Introduction: Following the Era of Good Feelings, the Democratic-Republican Party began to break apart over sectional issues, beginning in the election of 1824 between Andrew Jackson and John Quincy Adams
Introduction: Following the Era of Good Feelings, the Democratic-Republican Party began to break apart over sectional issues, beginning in the election of 1824 between Andrew Jackson and John Quincy Adams.
In this Election, a tie between Jackson and Adams sent the final decision to the House of Representatives, led by Speaker of the House Henry Clay. Clay provided his support to Adams, who then named him Secretary of State, the stepping-stone to the Presidency. Jackson declared this a Corrupt Bargain and spent the following four years ensuring Adams served as a one-term president.
With Jackson’s election in 1828, he brought to the White House a powerful, centralized and polarizing figure, ushering in the Age of the Common Man and launching a campaign to exercise his great power as President.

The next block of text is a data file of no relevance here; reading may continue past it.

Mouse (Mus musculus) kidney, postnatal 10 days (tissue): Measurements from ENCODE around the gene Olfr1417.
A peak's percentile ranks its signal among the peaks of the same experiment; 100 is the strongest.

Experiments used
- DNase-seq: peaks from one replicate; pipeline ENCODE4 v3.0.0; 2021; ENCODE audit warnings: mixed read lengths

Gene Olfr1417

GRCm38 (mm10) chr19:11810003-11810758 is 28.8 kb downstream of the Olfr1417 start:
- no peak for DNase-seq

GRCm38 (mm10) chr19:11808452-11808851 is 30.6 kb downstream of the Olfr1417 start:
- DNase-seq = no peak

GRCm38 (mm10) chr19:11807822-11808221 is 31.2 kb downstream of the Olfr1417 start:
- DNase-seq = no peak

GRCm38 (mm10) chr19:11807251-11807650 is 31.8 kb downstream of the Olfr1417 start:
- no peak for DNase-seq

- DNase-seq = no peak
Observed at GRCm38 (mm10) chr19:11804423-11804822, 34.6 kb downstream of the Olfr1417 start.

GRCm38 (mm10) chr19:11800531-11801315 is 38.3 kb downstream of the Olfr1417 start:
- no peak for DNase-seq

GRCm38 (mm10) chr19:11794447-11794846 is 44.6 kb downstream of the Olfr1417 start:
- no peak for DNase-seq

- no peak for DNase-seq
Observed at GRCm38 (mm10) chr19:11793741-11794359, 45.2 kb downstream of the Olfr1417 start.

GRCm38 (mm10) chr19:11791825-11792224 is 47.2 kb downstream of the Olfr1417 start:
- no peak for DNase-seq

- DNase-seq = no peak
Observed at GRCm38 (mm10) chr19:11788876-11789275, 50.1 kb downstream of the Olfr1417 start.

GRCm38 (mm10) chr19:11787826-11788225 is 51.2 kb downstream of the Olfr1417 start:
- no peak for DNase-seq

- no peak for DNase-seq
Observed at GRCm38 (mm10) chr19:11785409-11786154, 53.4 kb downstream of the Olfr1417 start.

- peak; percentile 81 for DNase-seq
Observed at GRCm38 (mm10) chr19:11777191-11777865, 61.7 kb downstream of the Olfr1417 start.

Through the Nullification Crisis, Jackson showed the Federal Government would continue to trump State Government. In the Indian Removal Act, Jackson won the support of the South and West moving Indians west despite the Supreme Court’s opposition. In the Bank War, Jackson set the nation up for an economic catastrophe, yet weakened the Financial Power of the North to the excitement of the South and West. However, Jackson’s presidency, though controversial, greatly expanded the power of the Presidency but set the stage for his successors greatest challenges of Westward expansion, Indian affairs and Southern unhappiness at growing strength of the Federal Government.